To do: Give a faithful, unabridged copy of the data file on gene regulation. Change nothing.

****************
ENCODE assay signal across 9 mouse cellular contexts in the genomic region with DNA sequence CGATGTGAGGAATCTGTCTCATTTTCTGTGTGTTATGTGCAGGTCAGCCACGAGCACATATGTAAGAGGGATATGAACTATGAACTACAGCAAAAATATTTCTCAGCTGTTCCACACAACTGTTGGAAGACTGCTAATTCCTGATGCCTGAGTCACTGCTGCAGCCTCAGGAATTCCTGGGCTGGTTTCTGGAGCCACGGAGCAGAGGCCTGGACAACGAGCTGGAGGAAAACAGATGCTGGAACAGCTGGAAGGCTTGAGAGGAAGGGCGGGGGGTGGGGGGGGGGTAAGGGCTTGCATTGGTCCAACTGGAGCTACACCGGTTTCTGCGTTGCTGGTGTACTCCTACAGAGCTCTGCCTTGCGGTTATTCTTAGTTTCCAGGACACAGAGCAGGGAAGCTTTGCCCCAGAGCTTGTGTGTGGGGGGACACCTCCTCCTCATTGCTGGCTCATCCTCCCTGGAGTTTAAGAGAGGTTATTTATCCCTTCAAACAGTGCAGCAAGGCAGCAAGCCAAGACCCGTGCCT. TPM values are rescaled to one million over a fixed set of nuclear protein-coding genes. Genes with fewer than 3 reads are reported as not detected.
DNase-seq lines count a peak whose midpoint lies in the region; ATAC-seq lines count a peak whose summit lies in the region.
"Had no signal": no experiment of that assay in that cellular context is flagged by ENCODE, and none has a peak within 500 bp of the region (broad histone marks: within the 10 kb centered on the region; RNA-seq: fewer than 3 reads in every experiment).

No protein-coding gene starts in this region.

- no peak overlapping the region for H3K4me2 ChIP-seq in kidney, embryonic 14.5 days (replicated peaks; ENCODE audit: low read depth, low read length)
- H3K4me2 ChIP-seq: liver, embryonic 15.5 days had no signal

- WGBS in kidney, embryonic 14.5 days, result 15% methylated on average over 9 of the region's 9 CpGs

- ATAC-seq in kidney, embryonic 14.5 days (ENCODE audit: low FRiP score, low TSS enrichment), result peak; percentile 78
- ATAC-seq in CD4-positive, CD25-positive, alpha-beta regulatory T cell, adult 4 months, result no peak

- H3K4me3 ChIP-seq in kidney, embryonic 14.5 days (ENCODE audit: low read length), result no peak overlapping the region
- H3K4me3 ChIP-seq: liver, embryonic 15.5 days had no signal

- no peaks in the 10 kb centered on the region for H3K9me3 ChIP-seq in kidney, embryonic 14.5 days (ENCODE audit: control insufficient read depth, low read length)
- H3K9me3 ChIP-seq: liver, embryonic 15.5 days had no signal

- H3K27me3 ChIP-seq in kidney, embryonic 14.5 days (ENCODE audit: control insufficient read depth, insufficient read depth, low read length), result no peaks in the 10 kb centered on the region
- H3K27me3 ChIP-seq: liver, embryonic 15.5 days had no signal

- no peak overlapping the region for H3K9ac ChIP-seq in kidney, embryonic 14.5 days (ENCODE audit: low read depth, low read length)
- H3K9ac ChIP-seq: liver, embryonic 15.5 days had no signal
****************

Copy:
ENCODE assay signal across 9 mouse cellular contexts in the genomic region with DNA sequence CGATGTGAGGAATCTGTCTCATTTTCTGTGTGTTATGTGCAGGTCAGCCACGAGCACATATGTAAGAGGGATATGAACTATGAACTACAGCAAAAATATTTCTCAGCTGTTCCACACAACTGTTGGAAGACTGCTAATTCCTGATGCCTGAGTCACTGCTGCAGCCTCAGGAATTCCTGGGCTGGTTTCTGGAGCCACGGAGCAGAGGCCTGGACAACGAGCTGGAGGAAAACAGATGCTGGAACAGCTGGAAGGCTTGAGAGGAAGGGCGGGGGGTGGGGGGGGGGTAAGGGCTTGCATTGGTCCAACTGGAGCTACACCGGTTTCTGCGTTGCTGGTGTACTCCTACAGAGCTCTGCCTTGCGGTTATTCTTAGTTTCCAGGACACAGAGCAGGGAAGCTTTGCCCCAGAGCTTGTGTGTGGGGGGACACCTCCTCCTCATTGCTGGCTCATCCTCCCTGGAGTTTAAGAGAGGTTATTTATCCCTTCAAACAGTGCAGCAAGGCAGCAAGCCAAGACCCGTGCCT. TPM values are rescaled to one million over a fixed set of nuclear protein-coding genes. Genes with fewer than 3 reads are reported as not detected.
DNase-seq lines count a peak whose midpoint lies in the region; ATAC-seq lines count a peak whose summit lies in the region.
"Had no signal": no experiment of that assay in that cellular context is flagged by ENCODE, and none has a peak within 500 bp of the region (broad histone marks: within the 10 kb centered on the region; RNA-seq: fewer than 3 reads in every experiment).

No protein-coding gene starts in this region.

- no peak overlapping the region for H3K4me2 ChIP-seq in kidney, embryonic 14.5 days (replicated peaks; ENCODE audit: low read depth, low read length)
- H3K4me2 ChIP-seq: liver, embryonic 15.5 days had no signal

- WGBS in kidney, embryonic 14.5 days, result 15% methylated on average over 9 of the region's 9 CpGs

- ATAC-seq in kidney, embryonic 14.5 days (ENCODE audit: low FRiP score, low TSS enrichment), result peak; percentile 78
- ATAC-seq in CD4-positive, CD25-positive, alpha-beta regulatory T cell, adult 4 months, result no peak

- H3K4me3 ChIP-seq in kidney, embryonic 14.5 days (ENCODE audit: low read length), result no peak overlapping the region
- H3K4me3 ChIP-seq: liver, embryonic 15.5 days had no signal

- no peaks in the 10 kb centered on the region for H3K9me3 ChIP-seq in kidney, embryonic 14.5 days (ENCODE audit: control insufficient read depth, low read length)
- H3K9me3 ChIP-seq: liver, embryonic 15.5 days had no signal

- H3K27me3 ChIP-seq in kidney, embryonic 14.5 days (ENCODE audit: control insufficient read depth, insufficient read depth, low read length), result no peaks in the 10 kb centered on the region
- H3K27me3 ChIP-seq: liver, embryonic 15.5 days had no signal

- no peak overlapping the region for H3K9ac ChIP-seq in kidney, embryonic 14.5 days (ENCODE audit: low read depth, low read length)
- H3K9ac ChIP-seq: liver, embryonic 15.5 days had no signal